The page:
It is with deep regret that we announce the death of Neil 'Smudge' Smith who passed away at Hilton, South Africa on 12 April 2017. He was 89 years of age. Smudge was born 11 March 1928 in Pietermaritzburg, where he was raised, and following his schooling he joined the Royal Natal Carbineers, a mounted rifle regiment, before joining the BSA Police. He joined the force on 1 May 1948.
His early service in the BSA Police was in the uniform branch which included a secondment to the Nyasaland Police in October 1953, along with 5 of his Depot colleagues, for which he was later to receive a Commissioner's Commendation for Meritorious Service. He served in Nyasaland (now Malawi) between September 1953 to April 1954.
In June 1954, Smudge was promoted to 1st Sergeant and for the better duration of his service thereafter he was an Equitation Instructor at Morris Depot. There he taught and polished the equitation skills of hundreds of young police recruits. He was a very active organiser of annual police displays and will be remembered by those who served in 'Display Squads'. It was here that he became somewhat of a legend in the force.
He was a keen sportsman and could be found wherever there was a ball or a pool within police social circles.
In July 1960 Smudge was promoted to Sub-Inspector and he was soon to be made Chief Inspector. He was awarded the PLSM in January 1971 (for long and exemplary service). Smudge retired from the force in July 1971 and for a short while worked with horses at Troutbeck Inn, post service, and is credited with giving many members of the force 'refresher courses' on their trips to Inyanga.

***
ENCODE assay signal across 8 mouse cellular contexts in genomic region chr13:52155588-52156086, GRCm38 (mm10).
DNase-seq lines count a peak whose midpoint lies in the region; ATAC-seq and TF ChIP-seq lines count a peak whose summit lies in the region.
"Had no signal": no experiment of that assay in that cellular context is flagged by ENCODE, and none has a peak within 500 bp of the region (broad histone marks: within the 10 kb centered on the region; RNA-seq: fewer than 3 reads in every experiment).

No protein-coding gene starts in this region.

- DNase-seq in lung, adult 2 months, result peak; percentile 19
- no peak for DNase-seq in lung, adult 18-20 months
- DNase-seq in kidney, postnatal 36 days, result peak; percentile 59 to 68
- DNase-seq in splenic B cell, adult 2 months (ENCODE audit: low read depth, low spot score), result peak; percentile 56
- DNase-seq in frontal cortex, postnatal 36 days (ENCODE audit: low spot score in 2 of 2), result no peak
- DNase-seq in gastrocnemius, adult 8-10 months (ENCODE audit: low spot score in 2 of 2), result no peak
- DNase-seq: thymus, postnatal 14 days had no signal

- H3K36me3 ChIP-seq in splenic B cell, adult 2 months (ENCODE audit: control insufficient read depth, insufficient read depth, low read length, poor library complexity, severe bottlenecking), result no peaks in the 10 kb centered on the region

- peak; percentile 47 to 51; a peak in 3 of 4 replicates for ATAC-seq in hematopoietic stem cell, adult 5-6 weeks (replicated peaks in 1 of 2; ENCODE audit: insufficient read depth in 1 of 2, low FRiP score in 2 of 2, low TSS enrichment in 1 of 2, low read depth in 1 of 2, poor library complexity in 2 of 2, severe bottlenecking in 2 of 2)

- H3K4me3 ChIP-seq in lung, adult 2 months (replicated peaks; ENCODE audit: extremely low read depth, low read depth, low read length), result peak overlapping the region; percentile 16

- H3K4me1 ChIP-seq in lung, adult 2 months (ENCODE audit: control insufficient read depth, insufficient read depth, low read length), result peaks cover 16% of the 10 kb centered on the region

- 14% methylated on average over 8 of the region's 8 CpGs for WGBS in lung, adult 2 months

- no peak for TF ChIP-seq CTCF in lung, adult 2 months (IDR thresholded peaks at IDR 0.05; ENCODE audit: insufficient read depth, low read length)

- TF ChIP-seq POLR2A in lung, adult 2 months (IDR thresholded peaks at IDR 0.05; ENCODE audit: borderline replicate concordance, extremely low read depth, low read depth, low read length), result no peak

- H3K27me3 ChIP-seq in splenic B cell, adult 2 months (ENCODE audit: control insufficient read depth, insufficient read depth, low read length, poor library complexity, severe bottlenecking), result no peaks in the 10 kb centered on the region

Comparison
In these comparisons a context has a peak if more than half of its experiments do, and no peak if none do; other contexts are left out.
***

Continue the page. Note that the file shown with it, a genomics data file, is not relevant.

Smudge joined the Grey Scouts, the Rhodesian Army mounted infantry unit, and was involved in the raising of the first troops in the Eastern Highlands before formation of the regiment. He eventually moved back to Salisbury and served with the Grey Scouts out of Inkomo Barracks, near the city.
He returned to South Africa at about the time of Zimbabwean Independence, settling in Durban, where he took up a position with the local polo club. Smudge was instrumental in setting up the Durban City Police mounted unit. He maintained strong ties with the Regiment. Up until his demise he was an active member of the Kwazulu Natal Branch of the Regimental Association.
Smudge's beloved wife, Shirley, passed away recently. He is survived by sons Billy and Nigel.